In the days of legend, the Mandan said that the son of Foolish Boy was killed at the plateau by the spirits who dwelt there. Foolish boy retaliated by taking up his staff and struck the plateau, cleaving the plateau as we see it today. The Mandan know the mountain by another name, Singing Butte.

I embraced the illusion of the changing hillside and hiked up to the western most point of the Killdeer plateau. Deer lived there. Careless prances quickly turned to startled runs at the arrival of people. They were sunning themselves only moments earlier in the grassy rise as evidenced by depressions in the grass. A few ground plums were nibbled on and abandoned, but there were a few more near the top.

Looking north, here's one of the ravines which leaves the west side of Killdeer and goes west to Elk River (Little Missouri River).

From the top of the western most rise of Killdeer Mountain I saw two ravines stretching west through the cracked thirsty earth to Heȟáka Wakpá Makȟočhe (Elk River Country; the Little Missouri River). There, in 1864, after Sully’s assault on Sitting Bull’s Huŋkpapȟa camp on the southeastern rise of Killdeer Mountain, he ordered his soldiers to pursue the Lakȟóta into the Badlands.

The Lakȟóta had been at Killdeer Mountain for a few reasons, but the most important to the people was that it was a place to hunt. In Lakȟóta, they call the plateau Tȟáȟča Wakhúte, The Place Where They Kill Deer. In July, they were hunting and gathering some of the very foods I saw on my hike. Kȟáŋta (wild plums), maštíŋčaphuté (buffalo berries), čhaŋpȟáhu (chokecherry bushes), ptetȟáwote (ground plums) all upon the hillside in abundance.

 General Sully was there to level the might of the U.S. military upon the Sioux in a punitive campaign for the Eastern Dakota’s participation in the 1862 Minnesota Dakota Conflict. Aside from obliteration of homes, the deaths of as many as 300, about 150 prisoners, and destruction of foodstuff for the coming winter, Sully’s aggressive campaign succeeded in shaping the opinion of the Huŋkpapȟa and other Lakȟóta tribes throughout the era of western settlement. Warfare between traders, land surveyors, the railroad, settlers, and the Lakȟóta continued throughout the 1860s and 1880s.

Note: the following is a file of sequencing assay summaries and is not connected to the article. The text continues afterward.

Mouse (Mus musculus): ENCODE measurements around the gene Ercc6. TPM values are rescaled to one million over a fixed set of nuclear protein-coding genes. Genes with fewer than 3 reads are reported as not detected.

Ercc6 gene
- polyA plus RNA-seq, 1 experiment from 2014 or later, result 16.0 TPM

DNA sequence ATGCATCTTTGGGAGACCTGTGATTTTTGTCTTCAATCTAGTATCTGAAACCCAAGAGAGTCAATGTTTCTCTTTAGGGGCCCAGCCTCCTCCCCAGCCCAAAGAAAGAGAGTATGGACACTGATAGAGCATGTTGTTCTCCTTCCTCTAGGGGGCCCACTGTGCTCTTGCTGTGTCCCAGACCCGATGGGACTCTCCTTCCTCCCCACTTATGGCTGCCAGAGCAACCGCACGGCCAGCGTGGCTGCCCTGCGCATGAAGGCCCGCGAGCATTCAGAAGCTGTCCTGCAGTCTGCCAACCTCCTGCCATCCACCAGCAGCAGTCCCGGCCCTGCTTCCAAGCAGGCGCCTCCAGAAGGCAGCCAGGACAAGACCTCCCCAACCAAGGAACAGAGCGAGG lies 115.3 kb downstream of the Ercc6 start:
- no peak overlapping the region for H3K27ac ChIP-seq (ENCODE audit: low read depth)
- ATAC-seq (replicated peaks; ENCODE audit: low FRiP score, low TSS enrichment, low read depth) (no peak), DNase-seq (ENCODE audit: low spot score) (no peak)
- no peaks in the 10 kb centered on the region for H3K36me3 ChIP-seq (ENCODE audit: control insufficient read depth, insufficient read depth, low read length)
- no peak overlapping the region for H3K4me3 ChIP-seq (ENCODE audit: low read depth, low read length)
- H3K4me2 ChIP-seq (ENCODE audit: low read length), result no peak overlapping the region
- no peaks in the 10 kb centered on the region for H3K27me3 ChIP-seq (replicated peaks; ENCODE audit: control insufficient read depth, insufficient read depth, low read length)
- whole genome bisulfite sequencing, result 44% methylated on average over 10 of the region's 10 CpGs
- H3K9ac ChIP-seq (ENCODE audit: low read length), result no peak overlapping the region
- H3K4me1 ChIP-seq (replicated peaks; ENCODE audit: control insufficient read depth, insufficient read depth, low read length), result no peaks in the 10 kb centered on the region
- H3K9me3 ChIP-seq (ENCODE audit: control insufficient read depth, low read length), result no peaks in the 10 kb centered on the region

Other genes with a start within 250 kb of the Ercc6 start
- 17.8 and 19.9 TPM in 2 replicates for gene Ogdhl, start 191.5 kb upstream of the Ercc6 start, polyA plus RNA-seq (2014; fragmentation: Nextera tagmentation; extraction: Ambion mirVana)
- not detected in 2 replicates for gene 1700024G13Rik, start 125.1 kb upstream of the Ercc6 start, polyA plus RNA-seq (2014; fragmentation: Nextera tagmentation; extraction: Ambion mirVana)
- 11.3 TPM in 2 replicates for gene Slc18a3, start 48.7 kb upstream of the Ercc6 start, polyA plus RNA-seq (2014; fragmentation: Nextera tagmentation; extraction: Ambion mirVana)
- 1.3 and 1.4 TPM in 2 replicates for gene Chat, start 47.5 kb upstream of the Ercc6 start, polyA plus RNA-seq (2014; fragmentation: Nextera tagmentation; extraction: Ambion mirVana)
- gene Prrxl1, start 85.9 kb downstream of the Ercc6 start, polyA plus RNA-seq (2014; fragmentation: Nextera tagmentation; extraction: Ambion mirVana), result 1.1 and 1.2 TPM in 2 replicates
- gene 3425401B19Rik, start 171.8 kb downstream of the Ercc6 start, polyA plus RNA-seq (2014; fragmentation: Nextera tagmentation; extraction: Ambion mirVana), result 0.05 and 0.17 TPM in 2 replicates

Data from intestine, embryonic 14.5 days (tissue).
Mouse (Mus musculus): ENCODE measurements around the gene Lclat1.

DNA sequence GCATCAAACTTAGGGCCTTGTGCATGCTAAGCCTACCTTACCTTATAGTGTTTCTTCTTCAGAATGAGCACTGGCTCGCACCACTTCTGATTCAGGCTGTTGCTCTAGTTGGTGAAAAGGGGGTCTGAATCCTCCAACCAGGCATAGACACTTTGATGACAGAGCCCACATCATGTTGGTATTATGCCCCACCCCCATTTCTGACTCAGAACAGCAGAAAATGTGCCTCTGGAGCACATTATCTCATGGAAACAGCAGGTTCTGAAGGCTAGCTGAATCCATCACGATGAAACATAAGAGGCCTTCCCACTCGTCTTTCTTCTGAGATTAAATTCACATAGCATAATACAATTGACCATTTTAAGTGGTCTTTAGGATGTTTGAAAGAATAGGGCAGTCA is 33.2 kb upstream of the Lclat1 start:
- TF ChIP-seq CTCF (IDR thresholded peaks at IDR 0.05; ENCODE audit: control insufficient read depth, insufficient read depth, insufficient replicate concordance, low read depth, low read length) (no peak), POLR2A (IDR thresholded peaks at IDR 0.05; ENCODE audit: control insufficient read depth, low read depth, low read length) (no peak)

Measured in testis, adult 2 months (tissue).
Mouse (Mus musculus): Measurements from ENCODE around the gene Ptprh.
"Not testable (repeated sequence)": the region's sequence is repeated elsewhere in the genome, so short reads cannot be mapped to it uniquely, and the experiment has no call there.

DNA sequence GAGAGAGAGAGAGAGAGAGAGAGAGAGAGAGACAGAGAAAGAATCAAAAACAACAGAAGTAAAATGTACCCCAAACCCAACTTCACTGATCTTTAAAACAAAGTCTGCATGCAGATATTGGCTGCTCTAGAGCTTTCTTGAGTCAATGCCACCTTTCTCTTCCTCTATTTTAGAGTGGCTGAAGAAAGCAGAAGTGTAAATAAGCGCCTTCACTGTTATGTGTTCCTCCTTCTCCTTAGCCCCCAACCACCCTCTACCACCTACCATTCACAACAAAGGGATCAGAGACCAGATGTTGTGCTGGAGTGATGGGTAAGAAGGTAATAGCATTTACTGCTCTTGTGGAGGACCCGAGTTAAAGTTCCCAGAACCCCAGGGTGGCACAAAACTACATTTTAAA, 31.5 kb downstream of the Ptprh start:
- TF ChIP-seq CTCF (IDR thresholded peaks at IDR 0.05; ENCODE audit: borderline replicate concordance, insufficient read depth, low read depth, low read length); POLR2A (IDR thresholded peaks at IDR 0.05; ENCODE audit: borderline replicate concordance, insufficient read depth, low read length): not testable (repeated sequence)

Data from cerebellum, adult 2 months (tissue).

I descended the western point of Killdeer Mountain enjoying the sun that warmed me and the breeze that cooled me. The hikers I was with, made a circuit of our ascension then descended on a ridge line back to the old encampment site. There, the contentment of edification and gratification washed away from me at the site of two oil stakes. Did I miss them somehow while the picnic was happening earlier? Did I look past the stakes? Did I preoccupy myself with the setting of old encampment site? I must have, and a dreadful feeling of fatalism filled me.

Industry will be here soon. The earth will be turned, a well pad and a road will go in, and physical memory of a Lakȟóta camp will vanish entirely.

Mr. Rob Sand and Ms. Lori Jepson reflected about the experience of preserving Killdeer Mountain. 

Two local landowners expressed their heartfelt wishes that they could have done more. When the oil companies came to gauge the earth for mineral extraction, they weighed the hearts and minds of an otherwise close-knit community. Some individual land owners were lured by the promise of an income far more than what the humble rancher earns through his sweat.